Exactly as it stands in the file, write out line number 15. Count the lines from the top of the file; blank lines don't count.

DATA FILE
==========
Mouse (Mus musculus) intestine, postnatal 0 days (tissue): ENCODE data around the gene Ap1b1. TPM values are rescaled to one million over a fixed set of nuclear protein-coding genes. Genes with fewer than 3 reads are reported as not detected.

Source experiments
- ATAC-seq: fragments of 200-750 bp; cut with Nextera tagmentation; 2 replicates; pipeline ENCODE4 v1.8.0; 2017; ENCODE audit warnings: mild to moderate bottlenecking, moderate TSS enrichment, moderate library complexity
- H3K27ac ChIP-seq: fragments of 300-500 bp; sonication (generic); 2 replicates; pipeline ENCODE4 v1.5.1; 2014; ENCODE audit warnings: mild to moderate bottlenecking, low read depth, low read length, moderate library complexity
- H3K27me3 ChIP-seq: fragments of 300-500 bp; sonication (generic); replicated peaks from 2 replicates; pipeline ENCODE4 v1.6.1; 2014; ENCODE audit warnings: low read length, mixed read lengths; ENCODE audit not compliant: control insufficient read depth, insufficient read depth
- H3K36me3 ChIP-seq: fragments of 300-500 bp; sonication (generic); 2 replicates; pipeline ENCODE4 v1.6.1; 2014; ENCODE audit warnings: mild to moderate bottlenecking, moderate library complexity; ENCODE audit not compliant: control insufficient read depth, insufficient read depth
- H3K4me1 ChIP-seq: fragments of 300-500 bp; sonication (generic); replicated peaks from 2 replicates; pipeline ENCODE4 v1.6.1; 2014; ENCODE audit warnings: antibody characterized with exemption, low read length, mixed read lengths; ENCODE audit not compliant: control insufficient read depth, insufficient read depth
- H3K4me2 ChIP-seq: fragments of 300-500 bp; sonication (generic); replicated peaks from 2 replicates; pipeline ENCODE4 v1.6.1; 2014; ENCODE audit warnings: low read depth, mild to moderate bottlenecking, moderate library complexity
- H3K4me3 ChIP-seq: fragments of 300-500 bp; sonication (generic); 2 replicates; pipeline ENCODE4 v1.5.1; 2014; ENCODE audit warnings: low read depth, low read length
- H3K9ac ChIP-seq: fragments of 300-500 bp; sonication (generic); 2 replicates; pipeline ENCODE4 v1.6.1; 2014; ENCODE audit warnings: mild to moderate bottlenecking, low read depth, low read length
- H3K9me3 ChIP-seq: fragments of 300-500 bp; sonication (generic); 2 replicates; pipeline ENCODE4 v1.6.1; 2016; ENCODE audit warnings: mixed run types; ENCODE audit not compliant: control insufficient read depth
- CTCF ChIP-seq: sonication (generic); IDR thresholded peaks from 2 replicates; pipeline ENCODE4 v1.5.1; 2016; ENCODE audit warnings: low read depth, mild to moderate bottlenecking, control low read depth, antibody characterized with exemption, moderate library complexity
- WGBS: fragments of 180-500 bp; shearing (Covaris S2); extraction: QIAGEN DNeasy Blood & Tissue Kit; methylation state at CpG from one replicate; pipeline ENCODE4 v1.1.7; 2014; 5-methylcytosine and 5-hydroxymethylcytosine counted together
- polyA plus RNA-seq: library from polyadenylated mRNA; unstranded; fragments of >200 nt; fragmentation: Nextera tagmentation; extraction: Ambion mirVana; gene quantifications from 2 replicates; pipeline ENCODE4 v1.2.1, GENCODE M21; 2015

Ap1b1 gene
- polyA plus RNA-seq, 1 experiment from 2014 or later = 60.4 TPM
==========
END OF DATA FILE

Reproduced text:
Ap1b1 gene